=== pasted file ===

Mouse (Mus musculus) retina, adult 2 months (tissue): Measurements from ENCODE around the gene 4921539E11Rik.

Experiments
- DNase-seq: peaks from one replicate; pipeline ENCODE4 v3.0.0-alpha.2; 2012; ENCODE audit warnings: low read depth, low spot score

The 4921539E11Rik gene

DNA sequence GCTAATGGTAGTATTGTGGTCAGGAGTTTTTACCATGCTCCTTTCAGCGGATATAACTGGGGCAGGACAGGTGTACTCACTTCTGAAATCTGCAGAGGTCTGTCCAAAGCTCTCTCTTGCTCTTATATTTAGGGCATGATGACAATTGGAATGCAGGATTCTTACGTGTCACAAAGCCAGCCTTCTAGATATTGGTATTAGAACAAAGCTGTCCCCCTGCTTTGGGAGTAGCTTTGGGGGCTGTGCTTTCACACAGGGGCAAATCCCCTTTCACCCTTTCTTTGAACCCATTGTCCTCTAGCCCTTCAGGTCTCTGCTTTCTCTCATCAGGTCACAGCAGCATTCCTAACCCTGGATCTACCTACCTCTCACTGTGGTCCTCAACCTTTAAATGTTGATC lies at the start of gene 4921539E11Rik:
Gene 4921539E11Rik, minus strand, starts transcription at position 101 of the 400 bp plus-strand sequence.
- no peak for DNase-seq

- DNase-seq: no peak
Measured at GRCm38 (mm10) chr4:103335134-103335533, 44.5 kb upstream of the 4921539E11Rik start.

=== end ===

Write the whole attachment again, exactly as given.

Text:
Mouse (Mus musculus) retina, adult 2 months (tissue): Measurements from ENCODE around the gene 4921539E11Rik.

Experiments
- DNase-seq: peaks from one replicate; pipeline ENCODE4 v3.0.0-alpha.2; 2012; ENCODE audit warnings: low read depth, low spot score

The 4921539E11Rik gene

DNA sequence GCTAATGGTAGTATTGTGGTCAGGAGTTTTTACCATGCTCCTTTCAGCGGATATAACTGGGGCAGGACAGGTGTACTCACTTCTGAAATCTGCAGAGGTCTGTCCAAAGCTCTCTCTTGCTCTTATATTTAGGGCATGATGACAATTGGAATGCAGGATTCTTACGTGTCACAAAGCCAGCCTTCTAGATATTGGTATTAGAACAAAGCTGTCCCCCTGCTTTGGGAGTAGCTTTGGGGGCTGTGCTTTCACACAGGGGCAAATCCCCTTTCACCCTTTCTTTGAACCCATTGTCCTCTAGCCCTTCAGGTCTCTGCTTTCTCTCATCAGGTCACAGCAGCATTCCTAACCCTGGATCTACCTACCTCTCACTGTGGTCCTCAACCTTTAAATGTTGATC lies at the start of gene 4921539E11Rik:
Gene 4921539E11Rik, minus strand, starts transcription at position 101 of the 400 bp plus-strand sequence.
- no peak for DNase-seq

- DNase-seq: no peak
Measured at GRCm38 (mm10) chr4:103335134-103335533, 44.5 kb upstream of the 4921539E11Rik start.